Incredibly, the paper won the Pulitzer Prize in 1932 for his coverage. The paper has never repudiated it, though it does offer a carefully worded statement of doubt, while assuring readers that “The Times does not have the award in its possession.” They still claim credit for it, despite the horrors that its pages were responsible for hiding from the world.
It’s extremely difficult to face this terrible history but once you do, you experience a major example of how lies coming from a media machine can perpetuate a killing machine. Duranty ruled the press in Moscow, suppressing truth in every way possible and convincing the world that all was well in the Soviet Union, even though it is quite clear from the documented history that he knew better.
He preferred the lie to the truth, probably because he was being blackmailed but also because he was a communist and had absolutely no moral compass. To what extent his New York editors cooperated in this outrageous fraud remains unclear. At the very least, they wanted him to be correct so much that they didn’t bother with an ounce of incredulity, even though he was exculpating and celebrating a totalitarian dictator.
It was this disgusting period of the paper’s history that ultimately led to the cover-up of one of the century’s greatest crimes. It was only revealed, through great moral courage, by journalist Malcolm Muggeridge (writing for the Manchester Guardian) and Gareth Jones, an independent Welsh journalist who saw the suffering first hand, experienced near starvation, barely got out of Moscow, and, at great risk to himself and others, revealed the crimes of Stalin and the calamity in Ukraine to the world. Later he was murdered.
Which brings me to the 2019 movie Mr. Jones. You can rent it on Amazon. I urge you to do so. It’s a riveting historical epic based entirely on the true story of Duranty, George Orwell, and Jones. It reveals a terrible case of a persistent pattern: journalists working on behalf of state actors to cover up crimes.
Rarely has a movie haunted me so much. It’s brilliant, mostly historically accurate, and celebratory of the kind of moral courage it requires to cause truth to prevail over lies in an age of tyranny. How is it possible that millions could die and the world would not know, and so many people would cooperate in the deliberate suppression of truth – people who otherwise had prestige and privilege and reputations for integrity? It happens. It did happen. It could happen again, unless people are willing to stand up and say what is true.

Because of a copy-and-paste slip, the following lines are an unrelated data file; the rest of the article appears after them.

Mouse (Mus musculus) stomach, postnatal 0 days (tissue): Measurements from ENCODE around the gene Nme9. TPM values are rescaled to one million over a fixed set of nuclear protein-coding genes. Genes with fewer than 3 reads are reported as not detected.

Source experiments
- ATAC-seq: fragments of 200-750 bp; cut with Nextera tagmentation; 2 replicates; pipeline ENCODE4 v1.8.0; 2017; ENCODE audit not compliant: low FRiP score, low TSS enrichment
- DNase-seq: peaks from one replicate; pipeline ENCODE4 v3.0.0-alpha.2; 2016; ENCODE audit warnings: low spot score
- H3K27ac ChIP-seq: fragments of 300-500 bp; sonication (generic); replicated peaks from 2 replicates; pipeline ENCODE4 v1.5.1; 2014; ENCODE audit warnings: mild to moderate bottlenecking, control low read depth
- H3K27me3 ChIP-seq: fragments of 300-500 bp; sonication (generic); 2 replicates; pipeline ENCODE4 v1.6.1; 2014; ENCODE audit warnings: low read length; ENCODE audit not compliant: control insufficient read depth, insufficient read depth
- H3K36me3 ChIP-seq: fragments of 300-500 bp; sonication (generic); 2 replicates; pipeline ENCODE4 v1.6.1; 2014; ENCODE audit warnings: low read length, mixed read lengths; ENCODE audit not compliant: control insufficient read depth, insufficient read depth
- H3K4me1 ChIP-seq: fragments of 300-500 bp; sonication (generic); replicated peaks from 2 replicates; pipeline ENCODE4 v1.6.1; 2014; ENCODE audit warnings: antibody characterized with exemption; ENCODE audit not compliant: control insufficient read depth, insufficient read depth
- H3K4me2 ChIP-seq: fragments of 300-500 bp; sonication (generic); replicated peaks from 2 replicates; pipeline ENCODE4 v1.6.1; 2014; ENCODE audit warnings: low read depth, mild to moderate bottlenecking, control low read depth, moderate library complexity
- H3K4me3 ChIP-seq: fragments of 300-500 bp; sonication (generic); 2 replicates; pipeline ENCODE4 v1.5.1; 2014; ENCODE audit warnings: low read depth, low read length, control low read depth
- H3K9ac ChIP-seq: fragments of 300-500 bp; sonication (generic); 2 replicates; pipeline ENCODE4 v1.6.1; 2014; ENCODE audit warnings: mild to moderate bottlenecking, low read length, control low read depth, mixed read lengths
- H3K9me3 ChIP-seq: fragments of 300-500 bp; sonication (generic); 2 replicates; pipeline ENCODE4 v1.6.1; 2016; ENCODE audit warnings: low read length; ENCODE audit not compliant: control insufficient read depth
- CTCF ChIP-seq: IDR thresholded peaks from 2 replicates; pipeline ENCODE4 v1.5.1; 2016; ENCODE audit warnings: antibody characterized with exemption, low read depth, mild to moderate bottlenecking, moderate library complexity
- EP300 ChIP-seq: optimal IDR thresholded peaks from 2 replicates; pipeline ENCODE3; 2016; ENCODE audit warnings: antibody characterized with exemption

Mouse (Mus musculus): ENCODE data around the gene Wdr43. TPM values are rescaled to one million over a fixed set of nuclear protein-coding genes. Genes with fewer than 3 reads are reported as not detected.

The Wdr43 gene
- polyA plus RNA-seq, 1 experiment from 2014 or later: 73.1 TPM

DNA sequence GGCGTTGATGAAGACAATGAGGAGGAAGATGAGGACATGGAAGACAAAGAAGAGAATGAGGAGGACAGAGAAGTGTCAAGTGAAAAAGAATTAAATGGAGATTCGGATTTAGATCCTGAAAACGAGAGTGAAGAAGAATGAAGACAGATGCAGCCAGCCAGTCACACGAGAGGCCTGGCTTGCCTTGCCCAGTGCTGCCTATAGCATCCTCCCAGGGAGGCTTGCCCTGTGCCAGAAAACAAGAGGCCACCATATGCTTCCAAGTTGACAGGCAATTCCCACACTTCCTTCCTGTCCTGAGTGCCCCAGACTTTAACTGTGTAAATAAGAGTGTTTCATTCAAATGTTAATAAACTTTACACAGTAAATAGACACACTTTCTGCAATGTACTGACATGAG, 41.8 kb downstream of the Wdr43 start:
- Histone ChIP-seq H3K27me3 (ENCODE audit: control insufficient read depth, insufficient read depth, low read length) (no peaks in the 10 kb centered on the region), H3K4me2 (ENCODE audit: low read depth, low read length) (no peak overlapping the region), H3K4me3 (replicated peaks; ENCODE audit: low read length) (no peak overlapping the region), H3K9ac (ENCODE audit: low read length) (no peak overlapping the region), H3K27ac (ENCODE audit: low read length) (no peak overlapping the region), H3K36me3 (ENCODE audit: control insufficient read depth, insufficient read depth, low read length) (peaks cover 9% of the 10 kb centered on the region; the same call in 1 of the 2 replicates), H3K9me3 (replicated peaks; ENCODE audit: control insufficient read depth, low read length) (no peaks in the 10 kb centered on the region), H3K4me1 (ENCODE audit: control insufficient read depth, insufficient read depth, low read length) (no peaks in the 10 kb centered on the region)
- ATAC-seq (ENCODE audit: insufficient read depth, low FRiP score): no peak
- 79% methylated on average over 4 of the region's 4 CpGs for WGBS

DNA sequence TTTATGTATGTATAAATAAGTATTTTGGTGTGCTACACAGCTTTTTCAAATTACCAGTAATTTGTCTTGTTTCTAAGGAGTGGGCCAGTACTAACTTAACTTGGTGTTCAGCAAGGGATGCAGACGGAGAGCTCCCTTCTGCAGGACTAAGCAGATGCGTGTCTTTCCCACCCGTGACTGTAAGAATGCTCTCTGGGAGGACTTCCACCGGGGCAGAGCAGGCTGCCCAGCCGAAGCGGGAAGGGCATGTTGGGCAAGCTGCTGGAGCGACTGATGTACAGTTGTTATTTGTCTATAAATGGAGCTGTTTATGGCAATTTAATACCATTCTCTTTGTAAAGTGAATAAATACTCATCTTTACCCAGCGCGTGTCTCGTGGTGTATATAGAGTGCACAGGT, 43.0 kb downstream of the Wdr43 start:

In some ways, it is happening now.
I’m sure you know the feeling of having looked at actual facts on the ground of the Covid virus and then comparing them with the frenzied mania you would get on the news daily, and especially at the New York Times, which frequently published warnings that countless others will die if we don’t lock down the entire country again. No evidence has emerged since those fateful days that this is true.
Over two years, the pattern at the Times has been the same:
- Attribute terrible economic, educational, and cultural fallout not to the lockdowns but to the virus;
- Attribute virus fallout to the failure not to lock down and mandate enough;
- Deliberately confuse readers about the difference between tests, cases, and deaths, while obscuring any downside to mass mandated vaccinations;
- Never focus on the incredibly obvious demographics of C19 death: average age of expected death with underlying conditions;
- Ignore completely the primary victims of lockdowns: especially small businesses, the poor and minority groups, marginalized communities, artists, immigrant communities, small towns, small theaters, and so on;